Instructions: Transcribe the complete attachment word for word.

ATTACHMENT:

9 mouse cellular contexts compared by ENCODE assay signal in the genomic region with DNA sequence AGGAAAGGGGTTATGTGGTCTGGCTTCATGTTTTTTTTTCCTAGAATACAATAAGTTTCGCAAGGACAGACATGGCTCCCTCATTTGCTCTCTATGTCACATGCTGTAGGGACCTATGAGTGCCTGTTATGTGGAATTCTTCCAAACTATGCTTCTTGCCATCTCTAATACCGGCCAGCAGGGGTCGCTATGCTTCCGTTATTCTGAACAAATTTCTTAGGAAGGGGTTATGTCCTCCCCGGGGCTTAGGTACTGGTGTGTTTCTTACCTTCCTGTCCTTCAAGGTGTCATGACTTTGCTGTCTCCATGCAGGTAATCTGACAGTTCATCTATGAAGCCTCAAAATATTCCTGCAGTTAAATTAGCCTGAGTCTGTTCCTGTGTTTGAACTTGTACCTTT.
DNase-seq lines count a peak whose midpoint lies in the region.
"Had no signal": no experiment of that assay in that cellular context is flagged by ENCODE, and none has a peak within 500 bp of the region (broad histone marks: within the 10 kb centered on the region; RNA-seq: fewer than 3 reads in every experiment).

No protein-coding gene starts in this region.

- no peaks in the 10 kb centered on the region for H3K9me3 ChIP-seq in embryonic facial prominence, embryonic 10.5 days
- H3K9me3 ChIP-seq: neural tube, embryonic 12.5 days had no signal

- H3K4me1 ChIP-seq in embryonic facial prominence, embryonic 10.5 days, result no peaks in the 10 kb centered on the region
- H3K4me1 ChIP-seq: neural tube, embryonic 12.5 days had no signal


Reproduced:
9 mouse cellular contexts compared by ENCODE assay signal in the genomic region with DNA sequence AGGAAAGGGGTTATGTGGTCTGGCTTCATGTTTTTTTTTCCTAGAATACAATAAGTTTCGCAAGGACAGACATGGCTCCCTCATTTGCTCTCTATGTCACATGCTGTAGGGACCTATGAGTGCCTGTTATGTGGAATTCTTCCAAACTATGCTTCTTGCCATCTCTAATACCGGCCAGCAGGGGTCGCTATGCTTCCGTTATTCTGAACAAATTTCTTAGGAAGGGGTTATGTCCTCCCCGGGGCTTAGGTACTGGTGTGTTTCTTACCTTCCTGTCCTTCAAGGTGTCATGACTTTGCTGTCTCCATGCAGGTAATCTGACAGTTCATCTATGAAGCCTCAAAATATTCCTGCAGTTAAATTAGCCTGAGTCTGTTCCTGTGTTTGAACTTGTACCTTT.
DNase-seq lines count a peak whose midpoint lies in the region.
"Had no signal": no experiment of that assay in that cellular context is flagged by ENCODE, and none has a peak within 500 bp of the region (broad histone marks: within the 10 kb centered on the region; RNA-seq: fewer than 3 reads in every experiment).

No protein-coding gene starts in this region.

- no peaks in the 10 kb centered on the region for H3K9me3 ChIP-seq in embryonic facial prominence, embryonic 10.5 days
- H3K9me3 ChIP-seq: neural tube, embryonic 12.5 days had no signal

- H3K4me1 ChIP-seq in embryonic facial prominence, embryonic 10.5 days, result no peaks in the 10 kb centered on the region
- H3K4me1 ChIP-seq: neural tube, embryonic 12.5 days had no signal